Warren Slocum, San Mateo County’s chief elections officer, is in the nation’s capital for the inauguration of President Barack Obama.
He’s posting updates to the Twitter page of the county Elections Office. Those updates are also available at the county’s elections Web site. Not much information from Slocum so far, although he has been able to confirm that it is, indeed, cold and crowded in D.C. today.
It may be that he’s had trouble posting due to an overloaded cell phone network. We’ll follow up with him to find out.
Slocum has also posted some photos taken with this iPhone on his Flickr page.
On a “local spirit” note, we overheard a mother today telling her young daughter, who looked to be about 3 years old, over lunch at Pancho Villa in San Mateo that when they get home tonight they’ll bake an apple pie as part of Obama Dinner Night.
Meanwhile, Obama’s speech today showed that Rep. Jackie Speier may have been spot-on when we spoke to her last week about how the new president would proceed with his economic stimulus plan.
We asked her whether she was concerned Obama would buckle in response to Republican complaints about major deficit spending. She said Obama has learned from history that going small would be a mistake:
“He is a real student of history, both in his reference to the ‘team of rivals’ that Lincoln was famous for and for his study of FDR’s approach to dealing with the Great Depression.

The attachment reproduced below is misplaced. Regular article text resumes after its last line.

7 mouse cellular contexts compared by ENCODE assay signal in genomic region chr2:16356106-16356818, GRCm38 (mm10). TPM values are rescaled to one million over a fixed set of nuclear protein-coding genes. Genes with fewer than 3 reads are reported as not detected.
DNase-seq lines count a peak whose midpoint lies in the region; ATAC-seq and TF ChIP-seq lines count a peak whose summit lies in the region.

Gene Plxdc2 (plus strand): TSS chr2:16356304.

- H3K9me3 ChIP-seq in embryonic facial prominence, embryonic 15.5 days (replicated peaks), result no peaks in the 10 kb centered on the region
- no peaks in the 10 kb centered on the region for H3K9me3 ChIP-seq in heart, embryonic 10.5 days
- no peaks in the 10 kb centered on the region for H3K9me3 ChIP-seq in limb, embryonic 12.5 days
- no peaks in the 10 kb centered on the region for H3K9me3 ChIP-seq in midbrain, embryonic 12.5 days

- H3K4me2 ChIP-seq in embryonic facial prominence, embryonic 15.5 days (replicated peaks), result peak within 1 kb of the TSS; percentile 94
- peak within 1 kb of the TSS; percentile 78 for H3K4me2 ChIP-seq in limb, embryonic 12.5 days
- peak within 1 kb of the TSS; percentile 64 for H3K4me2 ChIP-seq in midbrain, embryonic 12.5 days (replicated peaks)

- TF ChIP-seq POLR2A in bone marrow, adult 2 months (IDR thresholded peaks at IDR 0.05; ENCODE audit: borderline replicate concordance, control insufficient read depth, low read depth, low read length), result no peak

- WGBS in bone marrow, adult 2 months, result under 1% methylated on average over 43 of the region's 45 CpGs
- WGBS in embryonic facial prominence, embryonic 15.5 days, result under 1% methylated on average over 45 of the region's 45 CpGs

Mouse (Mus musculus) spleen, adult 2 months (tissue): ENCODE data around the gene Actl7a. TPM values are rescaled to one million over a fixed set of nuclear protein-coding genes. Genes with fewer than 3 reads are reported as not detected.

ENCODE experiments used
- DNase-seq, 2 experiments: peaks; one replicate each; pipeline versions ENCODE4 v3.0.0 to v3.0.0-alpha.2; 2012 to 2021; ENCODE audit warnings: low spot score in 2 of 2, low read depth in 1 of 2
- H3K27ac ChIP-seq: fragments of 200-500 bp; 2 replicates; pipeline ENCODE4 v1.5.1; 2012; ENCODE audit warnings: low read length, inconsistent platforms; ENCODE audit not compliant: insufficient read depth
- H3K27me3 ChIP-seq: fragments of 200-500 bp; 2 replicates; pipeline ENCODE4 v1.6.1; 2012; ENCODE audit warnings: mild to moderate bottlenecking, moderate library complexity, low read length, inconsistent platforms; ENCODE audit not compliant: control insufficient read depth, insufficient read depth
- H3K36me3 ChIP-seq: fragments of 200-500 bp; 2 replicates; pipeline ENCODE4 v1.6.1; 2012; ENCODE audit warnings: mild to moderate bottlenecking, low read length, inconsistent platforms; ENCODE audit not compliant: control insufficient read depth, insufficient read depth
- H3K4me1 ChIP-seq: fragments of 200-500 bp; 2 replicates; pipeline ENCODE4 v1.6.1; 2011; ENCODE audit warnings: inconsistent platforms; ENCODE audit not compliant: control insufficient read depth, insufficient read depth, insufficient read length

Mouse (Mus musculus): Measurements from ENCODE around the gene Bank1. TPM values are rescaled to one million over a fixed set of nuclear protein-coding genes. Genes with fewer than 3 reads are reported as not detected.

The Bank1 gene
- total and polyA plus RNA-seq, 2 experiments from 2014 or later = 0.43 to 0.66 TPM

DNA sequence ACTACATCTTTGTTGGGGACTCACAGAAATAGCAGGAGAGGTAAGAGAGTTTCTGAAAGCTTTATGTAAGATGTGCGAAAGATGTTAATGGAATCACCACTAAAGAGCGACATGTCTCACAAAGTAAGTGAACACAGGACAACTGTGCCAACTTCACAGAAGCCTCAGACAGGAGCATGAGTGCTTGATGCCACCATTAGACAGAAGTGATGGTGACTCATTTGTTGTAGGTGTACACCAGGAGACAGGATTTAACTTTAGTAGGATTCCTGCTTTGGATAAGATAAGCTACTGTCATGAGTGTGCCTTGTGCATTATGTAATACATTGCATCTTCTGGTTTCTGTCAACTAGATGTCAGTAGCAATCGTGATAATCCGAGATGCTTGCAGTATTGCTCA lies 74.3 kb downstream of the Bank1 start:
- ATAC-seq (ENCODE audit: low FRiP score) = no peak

If we have learned anything from that time, it is that after the stock market dissolved in 1929, fiscal and monetary policies became very restrictive, and that sent us into the Great Depression.
“And it wasn’t until the policies of the New Deal were instituted later that the country began to pull out of it. I think he’s really reading history and wants to makes sure that we don’t repeat the same mistakes.”
In his inaugural address, Obama made Speier look quite prescient:
“Now, there are some who question the scale of our ambitions — who suggest that our system cannot tolerate too many big plans. Their memories are short. For they have forgotten what this country has already done; what free men and women can achieve when imagination is joined to common purpose, and necessity to courage.
“What the cynics fail to understand is that the ground has shifted beneath them — that the stale political arguments that have consumed us for so long no longer apply. The question we ask today is not whether our government is too big or too small, but whether it works — whether it helps families find jobs at a decent wage, care they can afford, a retirement that is dignified. Where the answer is yes, we intend to move forward. Where the answer is no, programs will end.”